If there is one thing that defines the ONE CLUB ethos of MRUFC it is the unstinted dedication of our Volunteers, They give freely of, their time, energy and expertise for the long-term future of the Club; whilst improving the experience for all of our members and supporters. Our Heroes proudly sport the ONE CLUB BADGE! Following is the first of a series of features and insights into the work that goes on behind the scenes, our heroes:
MRUFC Grounds Staff Volunteers
By David Wilkinson
I recently chatted to Immediate Past President John Webster (Webbers) who has been looking after the grounds for over twenty years. He told me that in July 2003 after he had retired from teaching, that he’d met Jim Hammer at a birthday party and offered to help him with the mowing. At the time Jim was looking after the grounds and was helped, on the equipment side by Chris Wright. At the next AGM Jim retired and Webbers took over with the grand title of, Chairman of Resources. Webbers told me, that sometime afterwards, at a quiz night, the players were asked if they knew who the Chairman of Resources was: “Well they hadn’t got the foggiest what the job was, let alone who was doing it”.
In 2005 Webbers’ team consisted of himself, Jim Hammer, Chris Wright, Nick Munslow and Ron Townley. Reading his report to the committee the team had much to do on a week by week basis with four senior pitches and five mini pitches to maintain. In the summer months the grass was cut every week and treated with weed killer and fertilizers. In 2007 it was agreed by the committee to infill the land beyond the mound, that had previously been the Vets and Fifth team pitches for many years; the Club were reimbursed £45,000.
By 2012 Chris Wright had retired but Barry Day, Barry Limb, John Davies and Mike Johnson had also joined the ground’s team; Mike Johnson the Mole-Man must have done a good job as they’re rarely seen these days. Webbers wrote in his report: ”The two stand out non rugby match memories for this season were firstly the sight of my son ice skating around the posts and dead-ball area at the score board end of the main pitch ….and secondly the sight of the pitches on the Monday morning after the under 8 Cheshire Festival”. It wasn’t good, 2000 little feet in the pouring rain had made a serious impression on the big pitch. Webbers also reported on the pitches behind the mound, and the levelling and top soil work on the main pitch. At the end of his report he thought that he’d resigned! However, he found that new recruit Nemmy would only come onboard if he stayed – 8 years later! Since then others have joined the team including Dave Armstrong, Steve, Jock and Dave Holding.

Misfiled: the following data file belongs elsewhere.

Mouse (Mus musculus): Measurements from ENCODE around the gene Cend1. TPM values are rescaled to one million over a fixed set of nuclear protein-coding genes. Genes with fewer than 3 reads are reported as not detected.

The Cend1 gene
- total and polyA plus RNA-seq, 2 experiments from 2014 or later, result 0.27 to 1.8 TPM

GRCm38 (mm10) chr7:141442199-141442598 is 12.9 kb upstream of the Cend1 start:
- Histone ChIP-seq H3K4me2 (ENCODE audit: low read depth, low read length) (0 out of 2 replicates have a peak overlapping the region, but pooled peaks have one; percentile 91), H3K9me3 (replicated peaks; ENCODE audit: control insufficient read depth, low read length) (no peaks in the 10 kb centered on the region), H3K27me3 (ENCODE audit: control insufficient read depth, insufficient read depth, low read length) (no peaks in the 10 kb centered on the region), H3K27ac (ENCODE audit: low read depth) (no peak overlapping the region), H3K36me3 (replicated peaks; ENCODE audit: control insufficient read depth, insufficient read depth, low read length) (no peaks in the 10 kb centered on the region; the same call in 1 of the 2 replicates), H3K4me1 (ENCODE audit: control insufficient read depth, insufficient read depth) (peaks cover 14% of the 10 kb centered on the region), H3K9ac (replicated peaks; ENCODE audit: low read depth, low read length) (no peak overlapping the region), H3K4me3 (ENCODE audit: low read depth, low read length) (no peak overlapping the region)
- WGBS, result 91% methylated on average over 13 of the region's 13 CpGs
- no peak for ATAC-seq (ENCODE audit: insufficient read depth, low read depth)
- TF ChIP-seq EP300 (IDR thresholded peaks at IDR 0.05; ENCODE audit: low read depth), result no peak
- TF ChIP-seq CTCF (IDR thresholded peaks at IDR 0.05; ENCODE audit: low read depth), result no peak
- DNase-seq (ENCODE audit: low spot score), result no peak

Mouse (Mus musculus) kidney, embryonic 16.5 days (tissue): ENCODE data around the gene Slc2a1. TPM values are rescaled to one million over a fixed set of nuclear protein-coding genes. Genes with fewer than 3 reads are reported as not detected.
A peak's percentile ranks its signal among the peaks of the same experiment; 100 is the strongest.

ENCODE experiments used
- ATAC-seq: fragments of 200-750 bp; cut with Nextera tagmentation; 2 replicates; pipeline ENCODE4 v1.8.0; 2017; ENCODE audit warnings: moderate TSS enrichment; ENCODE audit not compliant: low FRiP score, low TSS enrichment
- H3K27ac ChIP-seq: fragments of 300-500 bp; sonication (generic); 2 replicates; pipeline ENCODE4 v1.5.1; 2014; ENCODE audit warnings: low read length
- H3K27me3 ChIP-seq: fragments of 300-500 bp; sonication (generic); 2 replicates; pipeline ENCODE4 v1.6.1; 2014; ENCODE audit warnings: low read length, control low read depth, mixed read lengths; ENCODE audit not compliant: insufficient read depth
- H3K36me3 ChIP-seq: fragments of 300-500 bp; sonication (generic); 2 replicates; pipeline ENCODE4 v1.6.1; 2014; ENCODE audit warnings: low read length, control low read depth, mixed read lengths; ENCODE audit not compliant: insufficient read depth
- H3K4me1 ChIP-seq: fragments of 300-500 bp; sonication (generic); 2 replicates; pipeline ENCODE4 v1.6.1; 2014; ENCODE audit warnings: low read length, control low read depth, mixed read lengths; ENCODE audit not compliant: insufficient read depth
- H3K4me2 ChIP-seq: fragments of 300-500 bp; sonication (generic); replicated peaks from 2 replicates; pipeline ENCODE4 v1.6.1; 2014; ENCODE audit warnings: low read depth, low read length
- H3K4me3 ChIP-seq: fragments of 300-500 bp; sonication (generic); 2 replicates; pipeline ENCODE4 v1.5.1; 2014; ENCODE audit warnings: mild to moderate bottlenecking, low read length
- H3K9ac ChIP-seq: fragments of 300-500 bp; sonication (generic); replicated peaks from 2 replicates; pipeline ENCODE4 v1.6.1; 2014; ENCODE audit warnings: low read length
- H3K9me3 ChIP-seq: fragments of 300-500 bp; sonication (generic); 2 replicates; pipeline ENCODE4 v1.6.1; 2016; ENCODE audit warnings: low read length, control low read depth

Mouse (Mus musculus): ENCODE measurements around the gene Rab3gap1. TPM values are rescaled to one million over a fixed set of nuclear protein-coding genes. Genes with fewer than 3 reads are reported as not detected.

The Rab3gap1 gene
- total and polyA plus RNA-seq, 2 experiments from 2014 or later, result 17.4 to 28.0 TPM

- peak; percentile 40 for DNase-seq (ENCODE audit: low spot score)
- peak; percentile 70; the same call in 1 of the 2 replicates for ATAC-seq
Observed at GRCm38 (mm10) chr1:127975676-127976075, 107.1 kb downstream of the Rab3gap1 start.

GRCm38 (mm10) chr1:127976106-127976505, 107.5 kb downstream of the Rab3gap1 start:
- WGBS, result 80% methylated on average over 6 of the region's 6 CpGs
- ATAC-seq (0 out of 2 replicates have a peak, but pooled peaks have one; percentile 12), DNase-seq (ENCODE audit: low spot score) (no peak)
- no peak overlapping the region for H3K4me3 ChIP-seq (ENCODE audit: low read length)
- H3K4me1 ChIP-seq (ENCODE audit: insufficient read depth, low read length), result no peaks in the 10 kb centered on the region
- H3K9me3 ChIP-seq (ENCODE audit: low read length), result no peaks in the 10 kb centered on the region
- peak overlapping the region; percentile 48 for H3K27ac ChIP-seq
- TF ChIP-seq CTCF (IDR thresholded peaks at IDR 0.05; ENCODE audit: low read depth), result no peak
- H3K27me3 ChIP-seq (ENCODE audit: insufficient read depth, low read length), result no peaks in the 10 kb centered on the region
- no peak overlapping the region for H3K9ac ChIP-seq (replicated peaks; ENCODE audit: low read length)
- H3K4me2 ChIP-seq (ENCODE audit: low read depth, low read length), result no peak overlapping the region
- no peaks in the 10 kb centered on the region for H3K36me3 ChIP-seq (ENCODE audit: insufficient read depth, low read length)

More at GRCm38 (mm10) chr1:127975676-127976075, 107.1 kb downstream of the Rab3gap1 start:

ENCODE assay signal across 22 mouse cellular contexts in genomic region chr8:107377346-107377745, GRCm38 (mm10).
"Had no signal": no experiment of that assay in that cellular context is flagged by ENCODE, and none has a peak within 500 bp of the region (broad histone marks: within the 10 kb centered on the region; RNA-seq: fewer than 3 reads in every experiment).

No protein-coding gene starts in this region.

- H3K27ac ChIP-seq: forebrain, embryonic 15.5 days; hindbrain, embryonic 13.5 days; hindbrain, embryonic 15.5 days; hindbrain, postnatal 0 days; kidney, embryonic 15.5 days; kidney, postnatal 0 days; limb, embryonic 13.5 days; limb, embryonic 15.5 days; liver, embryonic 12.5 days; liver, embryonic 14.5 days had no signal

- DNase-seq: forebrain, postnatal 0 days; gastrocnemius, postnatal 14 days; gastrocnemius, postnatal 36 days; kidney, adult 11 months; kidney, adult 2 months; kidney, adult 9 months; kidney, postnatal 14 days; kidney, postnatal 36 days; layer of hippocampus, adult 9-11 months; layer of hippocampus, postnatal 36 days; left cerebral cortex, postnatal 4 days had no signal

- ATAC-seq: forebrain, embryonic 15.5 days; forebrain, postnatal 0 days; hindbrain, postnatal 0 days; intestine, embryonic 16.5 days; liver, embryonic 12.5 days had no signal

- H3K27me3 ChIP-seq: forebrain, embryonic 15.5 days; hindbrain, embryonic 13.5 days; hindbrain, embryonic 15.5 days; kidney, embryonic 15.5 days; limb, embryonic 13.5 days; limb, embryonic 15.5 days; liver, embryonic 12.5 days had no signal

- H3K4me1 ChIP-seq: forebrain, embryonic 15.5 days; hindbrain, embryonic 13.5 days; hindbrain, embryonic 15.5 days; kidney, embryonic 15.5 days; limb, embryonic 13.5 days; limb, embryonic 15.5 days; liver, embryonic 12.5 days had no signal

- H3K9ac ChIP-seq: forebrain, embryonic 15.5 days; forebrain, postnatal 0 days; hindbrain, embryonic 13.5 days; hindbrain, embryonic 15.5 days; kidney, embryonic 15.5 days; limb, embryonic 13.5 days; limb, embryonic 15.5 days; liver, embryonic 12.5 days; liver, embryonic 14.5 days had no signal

I asked Webbers about the hot-potato of who makes the decision of when a pitch is playable or not, and do the Ground Staff have a say in it: “Nemmy will generally make his view known, whether the main pitch is playable or not. Things are not quite as bad these days, as since James Ashbrook has lent us some of their portable lighting, for training on the other pitches, pressure has been taken off the main pitch”.
In normal seasons the state of the main pitch at this time of year would be fairly bereft of grass with patches of sand everywhere; Covid-19 has kept it pristine! Although Webbers told me that rugby studs do aerate the ground: “Having said that Nemmy goes mad when it’s played on too much as the ground becomes compacted; that’s when we could do with our own Aerator, which we could hire out to other clubs, as they’re pretty expensive to hire”.
I asked John, if money was no object, what would he invest in, to improve the grounds: “What we need a lot of money for at the moment is to dress the ground, we would need in the region of 100 tons, it’s not been done since around 2008. We did about 20 tons last year but that was spread around by hand. It would take about five lorry loads of a mixture of soil, sand and loam to do the job properly; last time we paid the council to do it with their machinery”.
Next on the list for Webbers would be returning the area behind the mound into a playing area; as the ground has been unplayable for over 13 years. Stephen Sampson had done an excellent job strimming and mowing the area last summer, John told me: “Steve has been a great help to the team, repairing equipment and bringing equipment from the farm to help us out, he’s also come up with a plan to return this area to a playing surface after suitable drainage is put in place”. Once returned to a well drained playing surface, the land will create numerous opportunities for the Club, which Andy Appleyard is keen to exploit. At the moment there is a sub-committee tasked with the development opportunities for this area of Priory Park.
John and the team do an excellent job of looking after the ground and long may it continue with new blood into the team – Webbers says that he hopes to retire again, finally, for the umpteenth time – but I can’t see it!
There are over 20 volunteering groups at the Rugby Club, if you would like to get involved, drop us a line and tell us what you’re good at. Please email firstname.lastname@example.org